One of the traditional hymns we hear during the Advent season includes this haunting line:
O come, O come, Emmanuel,
And ransom captive Israel,
That mourns in lonely exile here,
Until the Son of God appear.
This is certainly a season of anticipation–but anticipation for what? The answer comes in numerous ways: deliverance, the release of the captive, a proclamation of a year of liberty. It is remarkable how the idea of freedom so permeates the season.
In a grand, eschatological sense, the freedom for which the heart of man most deeply longs is freedom from the bondage of sin and death. Political, economic, and personal freedom are critical, but the fundamental freedom is salvation. And it is this confrontation with the mystery of human redemption that may appear at first to be a contradiction: How can it be said that sin, which must be freely chosen in the first place, results in bondage?
The answer is that the freedom of which the Scriptures speak is not the freedom to do what we want, but the liberty to choose what we ought. Even God himself permits us to choose sin–so great is his commitment to our dignity that he will never force our free will. Yet he stands ready at any moment to show us what true liberty means.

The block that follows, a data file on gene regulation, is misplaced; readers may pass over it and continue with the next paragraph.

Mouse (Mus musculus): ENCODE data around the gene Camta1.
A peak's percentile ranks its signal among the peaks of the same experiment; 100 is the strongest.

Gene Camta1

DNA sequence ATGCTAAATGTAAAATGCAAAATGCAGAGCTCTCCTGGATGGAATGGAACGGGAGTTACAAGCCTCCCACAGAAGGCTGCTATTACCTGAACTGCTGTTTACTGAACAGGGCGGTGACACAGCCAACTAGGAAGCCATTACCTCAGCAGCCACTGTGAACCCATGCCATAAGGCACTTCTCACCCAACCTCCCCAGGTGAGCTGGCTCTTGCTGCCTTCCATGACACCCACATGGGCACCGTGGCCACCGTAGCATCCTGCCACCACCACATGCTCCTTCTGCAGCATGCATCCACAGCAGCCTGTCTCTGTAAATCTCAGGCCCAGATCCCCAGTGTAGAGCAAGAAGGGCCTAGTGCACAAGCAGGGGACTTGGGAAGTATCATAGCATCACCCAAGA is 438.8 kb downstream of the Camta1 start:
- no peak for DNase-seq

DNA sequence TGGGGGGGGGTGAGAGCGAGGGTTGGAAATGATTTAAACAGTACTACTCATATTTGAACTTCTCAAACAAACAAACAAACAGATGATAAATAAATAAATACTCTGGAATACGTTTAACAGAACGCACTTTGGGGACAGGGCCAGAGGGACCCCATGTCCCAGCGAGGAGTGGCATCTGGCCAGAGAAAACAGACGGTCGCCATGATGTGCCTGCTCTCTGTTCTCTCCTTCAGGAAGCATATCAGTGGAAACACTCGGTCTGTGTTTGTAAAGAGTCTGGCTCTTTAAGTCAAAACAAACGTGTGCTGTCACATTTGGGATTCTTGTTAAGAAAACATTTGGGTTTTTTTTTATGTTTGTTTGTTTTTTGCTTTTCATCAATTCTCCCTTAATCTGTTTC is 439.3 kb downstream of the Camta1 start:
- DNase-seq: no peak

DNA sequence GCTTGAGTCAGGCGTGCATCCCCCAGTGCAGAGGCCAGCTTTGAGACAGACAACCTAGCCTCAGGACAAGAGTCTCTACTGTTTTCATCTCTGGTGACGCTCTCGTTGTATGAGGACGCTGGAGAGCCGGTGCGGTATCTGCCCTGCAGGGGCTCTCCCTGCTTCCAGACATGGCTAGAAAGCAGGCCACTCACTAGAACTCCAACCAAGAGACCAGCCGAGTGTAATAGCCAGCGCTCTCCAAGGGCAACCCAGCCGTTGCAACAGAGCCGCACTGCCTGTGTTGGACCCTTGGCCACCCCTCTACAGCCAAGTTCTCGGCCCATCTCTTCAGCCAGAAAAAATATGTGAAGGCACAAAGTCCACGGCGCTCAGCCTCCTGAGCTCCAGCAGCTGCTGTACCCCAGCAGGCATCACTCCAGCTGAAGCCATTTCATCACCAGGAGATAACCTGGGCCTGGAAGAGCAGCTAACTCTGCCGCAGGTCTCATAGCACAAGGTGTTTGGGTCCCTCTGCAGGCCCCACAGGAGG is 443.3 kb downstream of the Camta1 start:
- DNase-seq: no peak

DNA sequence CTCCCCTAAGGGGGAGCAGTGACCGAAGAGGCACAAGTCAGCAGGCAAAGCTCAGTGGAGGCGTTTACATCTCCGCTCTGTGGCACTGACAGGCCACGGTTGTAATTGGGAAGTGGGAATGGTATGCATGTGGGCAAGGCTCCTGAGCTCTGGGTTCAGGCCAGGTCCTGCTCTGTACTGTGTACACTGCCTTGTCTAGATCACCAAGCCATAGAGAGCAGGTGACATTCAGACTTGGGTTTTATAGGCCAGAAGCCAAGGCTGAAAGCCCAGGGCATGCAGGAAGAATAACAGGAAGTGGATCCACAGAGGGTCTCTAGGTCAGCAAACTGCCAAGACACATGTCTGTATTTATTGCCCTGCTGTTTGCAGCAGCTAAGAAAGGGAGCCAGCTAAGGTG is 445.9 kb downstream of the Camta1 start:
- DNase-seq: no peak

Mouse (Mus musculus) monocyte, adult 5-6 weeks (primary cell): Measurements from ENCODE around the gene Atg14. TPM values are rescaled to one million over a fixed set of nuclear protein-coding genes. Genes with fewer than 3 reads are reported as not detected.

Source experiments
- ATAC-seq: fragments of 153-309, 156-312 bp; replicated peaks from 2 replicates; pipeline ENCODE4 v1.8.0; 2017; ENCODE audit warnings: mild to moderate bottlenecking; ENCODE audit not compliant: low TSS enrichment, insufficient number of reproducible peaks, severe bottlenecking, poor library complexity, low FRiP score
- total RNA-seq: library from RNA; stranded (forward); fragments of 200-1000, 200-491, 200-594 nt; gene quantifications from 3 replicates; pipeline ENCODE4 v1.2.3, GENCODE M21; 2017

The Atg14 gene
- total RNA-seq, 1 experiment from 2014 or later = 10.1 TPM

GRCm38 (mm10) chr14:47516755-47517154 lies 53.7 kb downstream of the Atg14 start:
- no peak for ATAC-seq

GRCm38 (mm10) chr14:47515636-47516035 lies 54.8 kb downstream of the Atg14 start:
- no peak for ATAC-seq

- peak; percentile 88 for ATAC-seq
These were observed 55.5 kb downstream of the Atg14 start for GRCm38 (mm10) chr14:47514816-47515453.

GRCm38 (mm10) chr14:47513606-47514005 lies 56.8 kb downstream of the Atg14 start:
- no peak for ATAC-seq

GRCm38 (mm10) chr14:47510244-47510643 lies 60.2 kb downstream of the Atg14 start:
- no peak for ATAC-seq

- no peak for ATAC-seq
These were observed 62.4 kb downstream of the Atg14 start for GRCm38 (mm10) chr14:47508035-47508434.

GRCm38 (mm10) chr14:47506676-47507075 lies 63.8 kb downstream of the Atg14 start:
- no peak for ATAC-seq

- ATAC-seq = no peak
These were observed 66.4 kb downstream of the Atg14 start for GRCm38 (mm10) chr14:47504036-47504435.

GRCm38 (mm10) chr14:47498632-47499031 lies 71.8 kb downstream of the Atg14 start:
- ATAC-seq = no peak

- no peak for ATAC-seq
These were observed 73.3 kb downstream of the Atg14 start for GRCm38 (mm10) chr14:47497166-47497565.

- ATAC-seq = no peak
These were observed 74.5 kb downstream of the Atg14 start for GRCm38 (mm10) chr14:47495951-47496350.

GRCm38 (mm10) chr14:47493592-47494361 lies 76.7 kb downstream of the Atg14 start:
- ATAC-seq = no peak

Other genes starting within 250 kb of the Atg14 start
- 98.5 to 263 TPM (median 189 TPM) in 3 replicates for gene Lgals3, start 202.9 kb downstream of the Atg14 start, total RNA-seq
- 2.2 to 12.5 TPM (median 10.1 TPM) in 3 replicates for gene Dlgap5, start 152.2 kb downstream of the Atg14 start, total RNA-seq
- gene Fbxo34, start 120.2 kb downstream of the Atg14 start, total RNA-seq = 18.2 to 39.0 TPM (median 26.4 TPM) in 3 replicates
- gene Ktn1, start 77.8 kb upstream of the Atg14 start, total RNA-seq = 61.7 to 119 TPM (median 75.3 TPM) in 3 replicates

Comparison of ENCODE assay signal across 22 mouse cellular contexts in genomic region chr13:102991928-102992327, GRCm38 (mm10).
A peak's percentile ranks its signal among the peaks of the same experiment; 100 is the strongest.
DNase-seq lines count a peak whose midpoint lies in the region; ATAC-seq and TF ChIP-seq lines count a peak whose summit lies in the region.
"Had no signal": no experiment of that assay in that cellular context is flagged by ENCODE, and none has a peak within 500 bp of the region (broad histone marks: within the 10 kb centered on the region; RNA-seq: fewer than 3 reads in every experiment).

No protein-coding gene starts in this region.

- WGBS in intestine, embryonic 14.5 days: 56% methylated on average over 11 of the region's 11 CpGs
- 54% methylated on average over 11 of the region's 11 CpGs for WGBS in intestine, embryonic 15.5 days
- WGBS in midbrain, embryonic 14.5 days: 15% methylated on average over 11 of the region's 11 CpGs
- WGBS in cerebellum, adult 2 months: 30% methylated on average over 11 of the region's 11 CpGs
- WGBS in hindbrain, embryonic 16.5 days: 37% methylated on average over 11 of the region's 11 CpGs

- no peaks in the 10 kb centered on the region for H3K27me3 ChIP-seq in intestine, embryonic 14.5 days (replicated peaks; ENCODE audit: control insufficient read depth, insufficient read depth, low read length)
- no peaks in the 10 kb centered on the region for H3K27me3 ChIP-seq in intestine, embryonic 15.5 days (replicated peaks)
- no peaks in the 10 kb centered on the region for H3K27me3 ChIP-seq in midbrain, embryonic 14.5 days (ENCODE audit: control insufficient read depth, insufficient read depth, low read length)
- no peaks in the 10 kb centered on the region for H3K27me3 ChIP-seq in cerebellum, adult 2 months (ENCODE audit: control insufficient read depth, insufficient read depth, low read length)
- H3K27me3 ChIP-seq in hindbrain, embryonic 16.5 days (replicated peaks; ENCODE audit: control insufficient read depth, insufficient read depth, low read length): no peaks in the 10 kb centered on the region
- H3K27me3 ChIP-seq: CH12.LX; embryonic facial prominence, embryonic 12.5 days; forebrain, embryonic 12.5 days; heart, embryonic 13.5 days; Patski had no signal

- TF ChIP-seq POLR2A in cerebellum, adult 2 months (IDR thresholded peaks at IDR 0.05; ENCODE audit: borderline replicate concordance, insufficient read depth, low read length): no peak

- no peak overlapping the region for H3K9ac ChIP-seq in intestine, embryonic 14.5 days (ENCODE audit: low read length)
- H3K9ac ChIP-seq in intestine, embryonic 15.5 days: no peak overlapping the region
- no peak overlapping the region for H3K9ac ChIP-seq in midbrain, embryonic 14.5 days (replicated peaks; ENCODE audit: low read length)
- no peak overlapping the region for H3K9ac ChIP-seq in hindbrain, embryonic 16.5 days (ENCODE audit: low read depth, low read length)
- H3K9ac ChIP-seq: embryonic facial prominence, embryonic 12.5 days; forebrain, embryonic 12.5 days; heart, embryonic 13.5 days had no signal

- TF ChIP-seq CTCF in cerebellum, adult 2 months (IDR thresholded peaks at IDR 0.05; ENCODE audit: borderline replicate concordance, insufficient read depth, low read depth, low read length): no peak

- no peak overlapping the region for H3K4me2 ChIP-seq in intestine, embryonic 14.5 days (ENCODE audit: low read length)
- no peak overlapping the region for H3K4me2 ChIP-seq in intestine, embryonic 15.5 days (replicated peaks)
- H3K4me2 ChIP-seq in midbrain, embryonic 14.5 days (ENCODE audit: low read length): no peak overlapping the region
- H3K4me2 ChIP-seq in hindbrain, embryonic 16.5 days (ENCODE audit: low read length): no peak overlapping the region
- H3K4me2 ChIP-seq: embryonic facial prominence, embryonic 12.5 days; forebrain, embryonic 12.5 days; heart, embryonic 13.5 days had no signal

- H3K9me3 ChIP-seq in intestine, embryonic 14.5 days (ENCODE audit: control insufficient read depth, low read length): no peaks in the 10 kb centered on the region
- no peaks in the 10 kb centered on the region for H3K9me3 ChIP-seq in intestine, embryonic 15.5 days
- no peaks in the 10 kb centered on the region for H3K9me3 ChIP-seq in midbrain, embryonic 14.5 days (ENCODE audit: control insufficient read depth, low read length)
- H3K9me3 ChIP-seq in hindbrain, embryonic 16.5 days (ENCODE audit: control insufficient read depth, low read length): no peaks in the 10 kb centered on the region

And when we encounter that freedom, we will understand more fully than ever the words of Jesus–“If the Son will make you free, you shall be free indeed”–as well as the final refrain of the ancient hymn: “Rejoice, rejoice! Emmanuel shall come to thee, O Israel.”
Fr. Robert A. Sirico
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